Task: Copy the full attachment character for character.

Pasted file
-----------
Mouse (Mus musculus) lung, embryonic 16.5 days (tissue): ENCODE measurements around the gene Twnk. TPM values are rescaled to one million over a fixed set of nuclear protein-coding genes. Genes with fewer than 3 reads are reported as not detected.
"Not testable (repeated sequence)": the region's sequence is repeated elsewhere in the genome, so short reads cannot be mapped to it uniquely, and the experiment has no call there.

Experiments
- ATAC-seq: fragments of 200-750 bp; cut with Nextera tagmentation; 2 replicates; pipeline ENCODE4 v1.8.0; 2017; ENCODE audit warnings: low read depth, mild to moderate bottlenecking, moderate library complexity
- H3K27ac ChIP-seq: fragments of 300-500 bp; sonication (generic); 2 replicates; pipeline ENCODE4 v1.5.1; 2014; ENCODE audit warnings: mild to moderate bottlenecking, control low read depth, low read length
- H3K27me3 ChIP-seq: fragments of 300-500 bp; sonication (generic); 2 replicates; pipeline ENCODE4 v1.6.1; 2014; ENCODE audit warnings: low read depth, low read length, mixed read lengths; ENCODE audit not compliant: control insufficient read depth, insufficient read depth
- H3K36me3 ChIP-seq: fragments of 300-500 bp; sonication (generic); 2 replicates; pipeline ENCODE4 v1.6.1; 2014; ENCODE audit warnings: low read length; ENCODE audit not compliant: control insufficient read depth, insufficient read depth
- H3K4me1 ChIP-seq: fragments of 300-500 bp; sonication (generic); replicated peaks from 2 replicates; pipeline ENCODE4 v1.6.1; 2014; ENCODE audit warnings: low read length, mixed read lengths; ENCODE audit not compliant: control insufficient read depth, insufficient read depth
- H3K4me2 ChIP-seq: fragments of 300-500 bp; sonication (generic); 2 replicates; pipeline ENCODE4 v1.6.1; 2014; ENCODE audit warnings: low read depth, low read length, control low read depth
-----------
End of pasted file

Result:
Mouse (Mus musculus) lung, embryonic 16.5 days (tissue): ENCODE measurements around the gene Twnk. TPM values are rescaled to one million over a fixed set of nuclear protein-coding genes. Genes with fewer than 3 reads are reported as not detected.
"Not testable (repeated sequence)": the region's sequence is repeated elsewhere in the genome, so short reads cannot be mapped to it uniquely, and the experiment has no call there.

Experiments
- ATAC-seq: fragments of 200-750 bp; cut with Nextera tagmentation; 2 replicates; pipeline ENCODE4 v1.8.0; 2017; ENCODE audit warnings: low read depth, mild to moderate bottlenecking, moderate library complexity
- H3K27ac ChIP-seq: fragments of 300-500 bp; sonication (generic); 2 replicates; pipeline ENCODE4 v1.5.1; 2014; ENCODE audit warnings: mild to moderate bottlenecking, control low read depth, low read length
- H3K27me3 ChIP-seq: fragments of 300-500 bp; sonication (generic); 2 replicates; pipeline ENCODE4 v1.6.1; 2014; ENCODE audit warnings: low read depth, low read length, mixed read lengths; ENCODE audit not compliant: control insufficient read depth, insufficient read depth
- H3K36me3 ChIP-seq: fragments of 300-500 bp; sonication (generic); 2 replicates; pipeline ENCODE4 v1.6.1; 2014; ENCODE audit warnings: low read length; ENCODE audit not compliant: control insufficient read depth, insufficient read depth
- H3K4me1 ChIP-seq: fragments of 300-500 bp; sonication (generic); replicated peaks from 2 replicates; pipeline ENCODE4 v1.6.1; 2014; ENCODE audit warnings: low read length, mixed read lengths; ENCODE audit not compliant: control insufficient read depth, insufficient read depth
- H3K4me2 ChIP-seq: fragments of 300-500 bp; sonication (generic); 2 replicates; pipeline ENCODE4 v1.6.1; 2014; ENCODE audit warnings: low read depth, low read length, control low read depth